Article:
Many companies see high potential in the use of artificial intelligence (AI) and would therefore like to implement the technology. However, not every project is suitable. As a first precondition for beneficial use of AI, the proper use cases must be identified; secondly, it must be ensured that certain criteria are met.Today, companies introduce artificial intelligence to improve their strategic and operative position to create competitive edge for themselves. But the investment costs involved are justified only for adequate use cases. Therefore, it is extremely important to consider at an early stage which use cases within the organization are suitable, and which are not.
Identifying the proper use case
Use cases are understood to mean the consideration of all possible scenarios available to achieve a technical goal with the help of a system or tool. See the following example: Enterprises with a high volume of email correspondence with customers, such as insurance companies, can optimize and automate their processes with the help of artificial intelligence. Incoming emails can for example be forwarded directly to the responsible contact person, avoiding tedious manual sorting.
Various techniques can be applied to present requirements in use cases in a target-oriented way based on the user experience. The development of use cases should always be regarded as an iterative process. Design Thinking Workshops or User Story Mapping can help you to identify valuable use cases.
Design Thinking pursues an integrative and inter-disciplinary approach. One of the key elements is the clearly structured process, which takes place in iterative loops. Usually, the creative process comprises six steps: Understanding, observing, defining the viewpoint, finding ideas, developing prototypes, and clarifying concept details. User Story Mapping is a visualization method for the time- and content-related planning, maintaining and prioritizing features and user stories. Working e.g. with User Story Maps creates a frame for dialog between teams, team members and stakeholders. A process is initiated from the point of view of the people involved, and the steps to be taken from start to finish are analyzed. These techniques are two of the many options to identify use cases.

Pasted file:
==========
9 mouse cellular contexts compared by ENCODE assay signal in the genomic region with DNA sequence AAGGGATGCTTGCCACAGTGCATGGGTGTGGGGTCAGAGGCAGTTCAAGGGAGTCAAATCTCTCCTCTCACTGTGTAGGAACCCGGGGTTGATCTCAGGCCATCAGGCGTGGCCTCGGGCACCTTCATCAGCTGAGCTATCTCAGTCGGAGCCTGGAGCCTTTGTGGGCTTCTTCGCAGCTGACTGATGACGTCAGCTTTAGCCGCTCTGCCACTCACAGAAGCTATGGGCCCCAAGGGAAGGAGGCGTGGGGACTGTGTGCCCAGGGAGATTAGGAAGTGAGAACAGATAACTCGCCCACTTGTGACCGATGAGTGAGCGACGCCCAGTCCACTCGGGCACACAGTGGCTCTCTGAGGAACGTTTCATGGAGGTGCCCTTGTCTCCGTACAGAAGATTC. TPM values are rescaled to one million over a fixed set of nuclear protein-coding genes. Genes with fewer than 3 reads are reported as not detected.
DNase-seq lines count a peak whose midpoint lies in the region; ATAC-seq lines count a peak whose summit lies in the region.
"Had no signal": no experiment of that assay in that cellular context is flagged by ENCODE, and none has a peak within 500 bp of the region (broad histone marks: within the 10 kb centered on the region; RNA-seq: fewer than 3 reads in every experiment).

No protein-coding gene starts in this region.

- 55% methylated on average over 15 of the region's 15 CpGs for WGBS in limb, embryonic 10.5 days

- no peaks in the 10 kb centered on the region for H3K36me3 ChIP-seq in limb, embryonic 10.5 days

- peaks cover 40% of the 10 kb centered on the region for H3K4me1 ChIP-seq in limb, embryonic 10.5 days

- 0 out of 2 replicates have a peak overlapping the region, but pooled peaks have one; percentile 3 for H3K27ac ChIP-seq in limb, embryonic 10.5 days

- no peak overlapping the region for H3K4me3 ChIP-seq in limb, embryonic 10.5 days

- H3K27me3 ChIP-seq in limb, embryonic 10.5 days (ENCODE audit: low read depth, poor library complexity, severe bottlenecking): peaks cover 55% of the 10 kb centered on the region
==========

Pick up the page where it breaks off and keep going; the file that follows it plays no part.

Use cases must be data-driven
After identification of use cases, the next step is to check their suitability for AI applications. To be suitable for ML, a use case must be data-driven. Sufficient volume, high quality, and permanent flow of the data must be ensured. The exact properties required in the relevant data depend on the specific case. In the use case ‘email communication’, emails must be available which have previously been classified by human employees to allow the computer to learn how to classify the mails. The classification of the emails, also called ‘labeling’, must be done before the AI can start: Employees must assign each email to the responsible department. However, labeling cannot be seen as a once-only task, it must rather be designed as an ongoing process with feedback. (Semi-)automation can help with this task.
The availability of relevant and labeled data is not the only essential framework condition for user cases suitable for AI. Companies deliberating whether to implement AI first must decide whether they should build their required infrastructure themselves or call in a service provider. The same goes for supervision of an AI project be data scientists. They are urgently needed before and during initiation of AI projects: Use cases require continuous monitoring and regular evaluation. Only when the pilot concept passes the reality test does the initial search for use cases turn into an AI project suitable for company-wide implementation. See here: for additional tips on the successful introduction of AI projects.
– Meaningful application of AI requires a certain amount of preparation. For this reason, it is imperative to identify suitable use cases and define the proper criteria. Techniques such as Design Thinking or User Story Mapping can help with this task.
– Use cases must be data-driven to be suitable for promising use of AI.
– The decisive criterion for a use case suitable for application of AI is the quality and volume of the existing data.